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Jeff Bagwell's Greatest Games, Part One: May 5, 1991 at Pirates

The Astros will be announcing Jeff Bagwell's name and number before tonight's home- and season-opener, in honor of the amazing career he enjoyed that so sadly appears to be at its end.  

Good for them, it's the absolute right thing to do, and I'm sure that even that rabid contingent of Astros' fandom which has maintained for three years now that Bagwell was useless will find themselves touched by the occasion.

While my resources are certainly not on par with those of the Astros, I also feel that some kind of celebration of his career is necessary.  What I hope to do here is inaugurate a semi-regular series that highlights some of the greatest games Bagwell played over the course of his 15-year career with the Houston Astros.  

Won't rank 'em, because again, how do you differentiate between # 17 and # 21, but I will try to take them in chronological order.

Which kind of makes my first choice easy.

Weekly, every ten days or so?  but often during the upcoming championship season is when I hope to post these little celebrations of the career of a player whose name became synonomous with the Houston franchise.

Suggestions and full-out submissions are certainly welcomed, comments and reminiscences too.

As you can see, The Stance kind of evolved, rather than emerging fully-formed during Jeffrey's rookie year

The first game we'd like to look at takes us way back to the merest 22nd game played of Bagwell's career.  This was May 5, 1991, and while Jeff had raised his average to .279 coming in, rebounding from a start that saw him batting .071 after his first 14 at-bats and .212 after his first 33, he still came into the contest with just two homers and five extra base hits.

I don't want to overstate matters, though:  Bagwell also came into the game against the Pirates having hit in 14 of his previous 17, and he had been at or above a respectable .325 OBP continuously since April 19. Still, it was by no means apparent that Sunday in May that Bagwell would still be talked about fifteen or more years later.

However, Bagwell definitely gave the 17,000-odd in attendance at Three Rivers Stadium that day  something to talk about on their ways home.

Leading up to the game, Art Howe had been starting Bagwell fifth behind Caminiti or sixth behind Tuffy Rhodes. The Astros came in at 9 - 13, in fifth place in the NL West, and in last place in the majors in runs scored. The Pirates were in first, and would of course go on to win the NL East.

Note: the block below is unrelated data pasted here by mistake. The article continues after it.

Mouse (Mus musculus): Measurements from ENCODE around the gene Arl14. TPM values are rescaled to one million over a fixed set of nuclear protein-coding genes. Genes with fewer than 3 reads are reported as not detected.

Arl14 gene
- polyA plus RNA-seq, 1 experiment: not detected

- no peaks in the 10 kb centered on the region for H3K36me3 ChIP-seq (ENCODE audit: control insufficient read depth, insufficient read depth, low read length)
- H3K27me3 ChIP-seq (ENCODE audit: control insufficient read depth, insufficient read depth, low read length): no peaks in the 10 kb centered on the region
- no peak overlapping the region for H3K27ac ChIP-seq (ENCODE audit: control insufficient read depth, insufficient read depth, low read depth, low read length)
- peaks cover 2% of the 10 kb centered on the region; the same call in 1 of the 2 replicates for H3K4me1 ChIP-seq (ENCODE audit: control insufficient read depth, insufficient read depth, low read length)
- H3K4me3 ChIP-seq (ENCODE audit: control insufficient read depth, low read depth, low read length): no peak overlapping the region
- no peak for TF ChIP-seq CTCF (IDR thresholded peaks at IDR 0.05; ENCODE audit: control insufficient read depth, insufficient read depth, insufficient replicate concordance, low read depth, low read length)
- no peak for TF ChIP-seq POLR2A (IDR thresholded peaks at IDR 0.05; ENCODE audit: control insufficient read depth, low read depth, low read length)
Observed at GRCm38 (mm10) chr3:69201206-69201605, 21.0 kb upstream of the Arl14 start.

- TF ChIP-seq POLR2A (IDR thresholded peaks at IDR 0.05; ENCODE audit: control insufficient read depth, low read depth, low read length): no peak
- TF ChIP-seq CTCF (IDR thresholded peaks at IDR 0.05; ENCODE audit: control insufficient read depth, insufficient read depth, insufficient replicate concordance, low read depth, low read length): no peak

Howe opted to start lefty Ken Oberkfell as the six place hitter against reigning Cy Young Award Winner (and future Astro) Doug Drabek, but by the seventh inning, the Astros had a 3 - 1 lead, and Drabek was gone, replaced by lefthander Bob Kipper.  Oberkfell had gone 1 for with 2 with 2 RBI, but with two outs in the seventh, and with the six slot coming up, a pinch-hitter seemed to be in order, even if the bases were empty.

Most sources have the blast that Jeff then hit off Kipper measuring at 456-feet, although you will also see 464 and 472 as reported distances.  In any event, it was instantly recognized as one of the longest balls in the history of Three Rivers Stadium.  His 1992 Topps baseball card says that Bagwell's blast was the absolute longest to left-field at the old Pittsburgh park, but it appears that Greg Luzinski hit a longer one in 1979, and Bob Robertson connected for equal distance in '71.  

Regardless, Bagwell's homer was certainly only the ninth time the Three Rivers Upper Deck had been reached by anyone in a game, and it was also the first time a rookie had done it.

As the '90's grew older, and the offensive explosion commenced, some more players reached the upper levels in Pittsburgh, including  Bagwell again, making him the only guy besides Stargell to get up there twice.

But when the park closed in 2000, the collective of those who done so was still a fairly exclusive club, one that had inducted just 9 members who had done the deed just 13 times.

Here's a list I found at

  1. Willie Stargell - 8/9/70 off Mets' Ron Taylor (RF) 469'
  2. Willie Stargell - 5/30/71 off Cubs' Ken Holtzman (RF) 458'
  3. Willie Stargell - 6/20/71 off Expos' Howie Reed (RF) 472'
  4. Bob Robertson - 7/16/71 off Padres' Steve Arlin (LF) 456'
  5. Willie Stargell - 5/31/73 off Braves' Gary Gentry (RF) 468'
  6. Greg Luzinski - 4/18/79 off Pirates' Don Robinson (LF) 483'
  7. Bobby Bonilla - 7/12/87 off Padres' Eric Show (RF) 454'
  8. Howard Johnson - 4/15/91 off Pirates' Zane Smith (LF) 456'
  9. Jeff Bagwell - 5/5/91 off Pirates' Bob Kipper (LF) 472'
  10. Mark Whiten - 8/11/93 off Pirates' Blas Minor (RF) 464'
  11. Glenallen Hill - 5/6/94 off Pirates' Denny Neagle (LF) 457'
  12. Jeff Bagwell - 5/29/96 off Pirates' Danny Darwin (LF) 459'
  13. Devon White - 6/16/96 off Pirates' Denny Neagle (LF-facade) 456'
Bagwell struck out against Bill Landrum in the ninth to finish 1 for 2 with the lone hit and RBI, but it was with this game that he launched himself into the consciousness of the average fan as more than just another rookie the Astros were playing, and as such, this game, this one spectacular at-bat really, proved quite the viable springboard for his Rookie of the Year campaign.

Much of this info and more can be found at Retrosheet, including the final linescore, which was

Astros 6 11 0
Pirates 4 5 1

Mark Portugal (3-1) won it, while Drabek (1-5) took the loss.

**** To Be Continued ****